WHILE THERE will always be room for a Freehills or an Allens Arthur Robinson, even generalist mid-tier firms are competing effectively in the current market, a newly appointed managing partner said last week.
Herbert Geer & Rundle Lawyers (HGR) this month appointed Andrew Newbold as the firm’s leading man. Newbold said that while “it’s business as usual” for the firm, he plans to maintain HGR’s performance in the mid tier.
Pressed as to how a mid-tier firm can maintain its position, as the top and mid tiers compete for the same work, Newbold said a mid-tier firm has to be smart about how it goes about its business.
The secret for the mid tier, said Newbold, is making the firm an attractive place to work. “If you have happy, technically strong staff, then good clients will gravitate to them.”
Consultant Sue-Ella Prodonovich told Lawyers Weekly this week that while the mid tier “is becoming a formidable force against the top tier”, generalist firms face a challenge in the current marketplace. “It is not so much about whether they can compete but where they are going to compete — what practices, type of clients, geographically,” she said. “Yes, the generalists can compete, but the challenge is where.”
The term ‘mid tier’ is one of the hurdles for that group, said Prodonovich. “The mid tier has so many different types. It’s not like mid-tier accounting,” she said.
“Certain firms, including Gilbert+Tobin and Henry Davis York, Arnold Bloch Leibler, are top tier in the areas in which they choose to practise,” said Prodonovich. “As well, Sparke Helmore has moved into this market, and Gadens has gone in with a high volume of mortgage work — that is a very profitable firm.”
There will always be a place for large firms such as Mallesons Stephen Jaques, Newbold said, but HGR and many other mid tiers are not competing with the top-tier players.
“In the areas that we choose, we think we stand pretty well against Mallesons. What we find is that often on the other side of our transactions there will be the Mallesons, the Clayton Utz, the Freehills. I think it’s quite a challenge. But if you are smart about the way you go about it, you can make the place attractive to come to work and you thereby attract good clients,” he said.
It is also a matter of delivering the work at competitive rates, said HGR’s Newbold. “This is what I think can set you apart,” he said.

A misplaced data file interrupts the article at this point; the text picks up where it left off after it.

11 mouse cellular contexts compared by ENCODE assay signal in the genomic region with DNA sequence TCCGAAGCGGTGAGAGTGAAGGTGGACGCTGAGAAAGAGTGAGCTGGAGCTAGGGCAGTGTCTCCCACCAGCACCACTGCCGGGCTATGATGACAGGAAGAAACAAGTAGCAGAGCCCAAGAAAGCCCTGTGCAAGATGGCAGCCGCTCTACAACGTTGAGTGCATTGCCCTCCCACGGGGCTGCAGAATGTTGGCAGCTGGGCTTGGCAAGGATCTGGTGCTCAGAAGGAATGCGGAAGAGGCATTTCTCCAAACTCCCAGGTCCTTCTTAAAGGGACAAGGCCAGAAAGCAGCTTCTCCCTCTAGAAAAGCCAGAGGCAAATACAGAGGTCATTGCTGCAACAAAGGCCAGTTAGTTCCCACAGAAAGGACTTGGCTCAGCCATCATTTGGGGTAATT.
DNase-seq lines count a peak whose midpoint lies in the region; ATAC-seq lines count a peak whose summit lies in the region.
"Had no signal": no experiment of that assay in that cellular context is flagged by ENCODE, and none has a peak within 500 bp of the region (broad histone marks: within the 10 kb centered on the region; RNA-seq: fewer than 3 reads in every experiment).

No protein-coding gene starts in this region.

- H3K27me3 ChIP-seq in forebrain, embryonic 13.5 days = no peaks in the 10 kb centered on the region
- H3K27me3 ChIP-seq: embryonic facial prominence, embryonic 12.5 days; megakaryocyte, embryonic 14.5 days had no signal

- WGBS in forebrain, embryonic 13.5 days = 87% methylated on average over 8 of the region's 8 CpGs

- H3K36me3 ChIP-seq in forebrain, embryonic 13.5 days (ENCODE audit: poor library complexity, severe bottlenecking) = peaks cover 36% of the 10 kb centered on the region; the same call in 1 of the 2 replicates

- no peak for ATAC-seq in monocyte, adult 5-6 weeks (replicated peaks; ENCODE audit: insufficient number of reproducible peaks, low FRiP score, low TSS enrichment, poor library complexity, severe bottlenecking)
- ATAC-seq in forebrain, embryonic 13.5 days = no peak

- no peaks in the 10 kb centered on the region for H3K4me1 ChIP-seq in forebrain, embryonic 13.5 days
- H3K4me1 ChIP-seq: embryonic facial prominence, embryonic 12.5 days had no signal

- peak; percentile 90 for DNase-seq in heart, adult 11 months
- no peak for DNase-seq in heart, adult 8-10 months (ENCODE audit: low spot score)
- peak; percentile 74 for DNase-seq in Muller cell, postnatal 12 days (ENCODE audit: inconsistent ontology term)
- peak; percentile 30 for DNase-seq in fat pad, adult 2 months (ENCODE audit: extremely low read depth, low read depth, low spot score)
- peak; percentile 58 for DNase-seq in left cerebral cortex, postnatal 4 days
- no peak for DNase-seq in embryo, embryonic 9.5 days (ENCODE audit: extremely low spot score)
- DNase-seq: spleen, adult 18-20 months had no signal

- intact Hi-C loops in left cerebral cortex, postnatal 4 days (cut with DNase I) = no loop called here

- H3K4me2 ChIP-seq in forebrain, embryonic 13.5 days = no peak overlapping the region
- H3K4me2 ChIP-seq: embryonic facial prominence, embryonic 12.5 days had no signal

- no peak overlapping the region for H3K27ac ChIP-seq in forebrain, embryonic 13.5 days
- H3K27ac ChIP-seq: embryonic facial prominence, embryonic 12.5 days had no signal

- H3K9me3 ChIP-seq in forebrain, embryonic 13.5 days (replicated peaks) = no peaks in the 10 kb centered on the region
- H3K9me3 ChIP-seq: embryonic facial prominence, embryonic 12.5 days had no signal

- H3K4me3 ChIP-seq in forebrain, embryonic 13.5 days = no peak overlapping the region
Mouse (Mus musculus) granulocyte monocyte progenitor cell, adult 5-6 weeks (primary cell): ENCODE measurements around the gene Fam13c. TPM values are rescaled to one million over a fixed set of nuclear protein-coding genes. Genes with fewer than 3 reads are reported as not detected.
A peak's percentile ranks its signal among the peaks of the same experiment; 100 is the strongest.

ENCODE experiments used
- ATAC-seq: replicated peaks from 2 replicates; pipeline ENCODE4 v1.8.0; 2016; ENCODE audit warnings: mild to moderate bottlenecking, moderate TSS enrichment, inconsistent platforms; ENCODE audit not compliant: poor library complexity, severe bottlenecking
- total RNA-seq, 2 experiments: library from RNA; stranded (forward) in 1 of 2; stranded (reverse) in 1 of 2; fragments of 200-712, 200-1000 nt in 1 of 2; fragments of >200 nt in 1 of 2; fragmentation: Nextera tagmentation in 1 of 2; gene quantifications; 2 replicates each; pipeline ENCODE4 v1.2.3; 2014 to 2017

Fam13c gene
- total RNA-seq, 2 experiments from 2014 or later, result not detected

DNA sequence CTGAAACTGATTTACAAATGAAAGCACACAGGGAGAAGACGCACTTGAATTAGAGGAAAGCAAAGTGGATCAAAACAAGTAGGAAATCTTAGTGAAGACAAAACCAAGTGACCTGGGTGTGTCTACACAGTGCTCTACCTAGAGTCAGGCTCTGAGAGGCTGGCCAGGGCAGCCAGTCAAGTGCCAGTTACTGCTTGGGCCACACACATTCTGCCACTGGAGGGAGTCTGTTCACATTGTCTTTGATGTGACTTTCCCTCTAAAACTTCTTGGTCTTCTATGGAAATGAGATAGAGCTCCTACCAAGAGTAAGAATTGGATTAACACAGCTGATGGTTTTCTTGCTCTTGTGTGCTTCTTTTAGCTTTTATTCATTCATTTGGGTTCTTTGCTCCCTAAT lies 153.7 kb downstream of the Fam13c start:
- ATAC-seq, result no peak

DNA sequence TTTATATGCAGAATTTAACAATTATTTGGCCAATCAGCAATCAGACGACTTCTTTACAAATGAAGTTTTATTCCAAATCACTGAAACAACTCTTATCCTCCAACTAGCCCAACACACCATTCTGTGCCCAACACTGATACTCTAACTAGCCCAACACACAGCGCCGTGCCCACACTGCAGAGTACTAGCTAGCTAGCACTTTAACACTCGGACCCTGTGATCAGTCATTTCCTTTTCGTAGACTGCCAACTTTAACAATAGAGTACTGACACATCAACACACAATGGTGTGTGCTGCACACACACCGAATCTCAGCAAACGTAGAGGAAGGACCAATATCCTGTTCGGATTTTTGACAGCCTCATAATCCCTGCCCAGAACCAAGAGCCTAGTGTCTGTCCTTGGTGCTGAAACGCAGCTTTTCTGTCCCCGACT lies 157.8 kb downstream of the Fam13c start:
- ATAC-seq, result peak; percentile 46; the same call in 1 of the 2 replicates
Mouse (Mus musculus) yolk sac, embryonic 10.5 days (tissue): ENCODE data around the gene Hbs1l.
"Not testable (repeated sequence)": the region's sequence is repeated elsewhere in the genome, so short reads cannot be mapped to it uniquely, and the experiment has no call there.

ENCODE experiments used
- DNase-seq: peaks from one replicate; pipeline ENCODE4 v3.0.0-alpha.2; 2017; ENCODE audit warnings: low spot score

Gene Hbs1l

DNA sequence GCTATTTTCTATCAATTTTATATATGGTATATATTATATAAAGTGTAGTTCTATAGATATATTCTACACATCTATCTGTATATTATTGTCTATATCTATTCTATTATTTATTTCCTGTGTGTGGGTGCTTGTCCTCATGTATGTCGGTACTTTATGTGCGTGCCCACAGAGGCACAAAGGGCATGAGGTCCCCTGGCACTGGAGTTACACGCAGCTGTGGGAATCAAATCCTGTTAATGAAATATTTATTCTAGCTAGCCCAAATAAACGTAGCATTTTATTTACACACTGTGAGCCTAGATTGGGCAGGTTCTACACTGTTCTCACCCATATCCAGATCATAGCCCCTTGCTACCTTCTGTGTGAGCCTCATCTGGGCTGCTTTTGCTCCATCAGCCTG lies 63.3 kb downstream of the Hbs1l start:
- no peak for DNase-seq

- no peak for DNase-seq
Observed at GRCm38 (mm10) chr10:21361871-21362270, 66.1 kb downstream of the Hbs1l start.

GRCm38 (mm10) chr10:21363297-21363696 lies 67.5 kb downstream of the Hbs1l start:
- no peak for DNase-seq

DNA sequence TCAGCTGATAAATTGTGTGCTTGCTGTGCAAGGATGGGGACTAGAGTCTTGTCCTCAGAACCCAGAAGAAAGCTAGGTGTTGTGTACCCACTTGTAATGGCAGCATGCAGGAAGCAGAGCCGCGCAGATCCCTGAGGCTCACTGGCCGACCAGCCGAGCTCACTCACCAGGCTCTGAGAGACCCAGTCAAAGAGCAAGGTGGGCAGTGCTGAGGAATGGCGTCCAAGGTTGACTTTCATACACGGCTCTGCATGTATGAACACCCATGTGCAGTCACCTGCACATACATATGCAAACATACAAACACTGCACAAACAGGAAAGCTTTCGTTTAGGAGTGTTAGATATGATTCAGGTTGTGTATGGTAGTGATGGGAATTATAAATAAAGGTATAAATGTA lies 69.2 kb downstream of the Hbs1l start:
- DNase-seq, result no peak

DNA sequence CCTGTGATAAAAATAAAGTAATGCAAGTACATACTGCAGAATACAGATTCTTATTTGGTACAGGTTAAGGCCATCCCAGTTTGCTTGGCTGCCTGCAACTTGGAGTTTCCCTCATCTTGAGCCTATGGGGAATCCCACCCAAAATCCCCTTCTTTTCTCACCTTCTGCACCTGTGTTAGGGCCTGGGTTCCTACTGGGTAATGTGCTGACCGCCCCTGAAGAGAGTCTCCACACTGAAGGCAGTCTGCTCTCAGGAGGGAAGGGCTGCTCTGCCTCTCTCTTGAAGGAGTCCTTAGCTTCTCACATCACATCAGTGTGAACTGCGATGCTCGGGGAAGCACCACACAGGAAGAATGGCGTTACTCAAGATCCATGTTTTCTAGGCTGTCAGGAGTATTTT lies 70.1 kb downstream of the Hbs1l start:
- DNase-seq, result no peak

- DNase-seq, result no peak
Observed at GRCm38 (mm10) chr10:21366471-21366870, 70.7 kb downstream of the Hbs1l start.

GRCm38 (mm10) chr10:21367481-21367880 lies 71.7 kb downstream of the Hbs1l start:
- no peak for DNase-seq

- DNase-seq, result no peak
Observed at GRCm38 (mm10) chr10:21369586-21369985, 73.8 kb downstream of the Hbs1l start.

In an interview with Lawyers Weekly, Dibbs Abbott Stillman managing partner Scott Sloan said that the mid tier has an “enduring and important place” in the market. He argued mid-tier firms are able to compete for value.
“The critical thing for the present resurgence of mid-tier firms and the future of them is that the clients in the Australian legal market have continued to become more sophisticated in the services that they buy. I think there are fewer and fewer clients who are totally price insensitive. Clients are out there looking for real value for money. And the quality mid-tier legal firms are able to employ solicitors who are of excellent quality … So clients are able to get the kind of solicitors they want and the prices they want from mid-tier firms,” Sloan said.
“I think there was a theory a little while ago that you had to be a mega firm, boutique, or multi disciplinary. I am very interested to see that the gurus who were espousing those views have been fairly quiet on that front in recent years. Contrary to their prophecies, we haven’t seen the demise of really good quality mid-tier firms. I think that there is a growing acceptance in the market that they are not only here to stay but that they are doing quite well.”
Sloan does not see that generalist mid-tier firms are facing a problem in being all things to all people “I think it is fair to say that very few people are everything to everybody. But in a firm such as ours we are able to provide a very strong commercial service across the spectrum to clients from mergers and acquisitions through to assisting corporate counsel on their day to day transactions,” he said.
“Clients that do business in Australia do business in all sorts of areas. Even a technology client needs its leases done, it needs its contracts done, it needs work done in the industrial relations area,” he said.
“If you look at the history of the firms that started off as boutique, many have not been able to resist the temptation to provide those services to clients when they want them,” he said.
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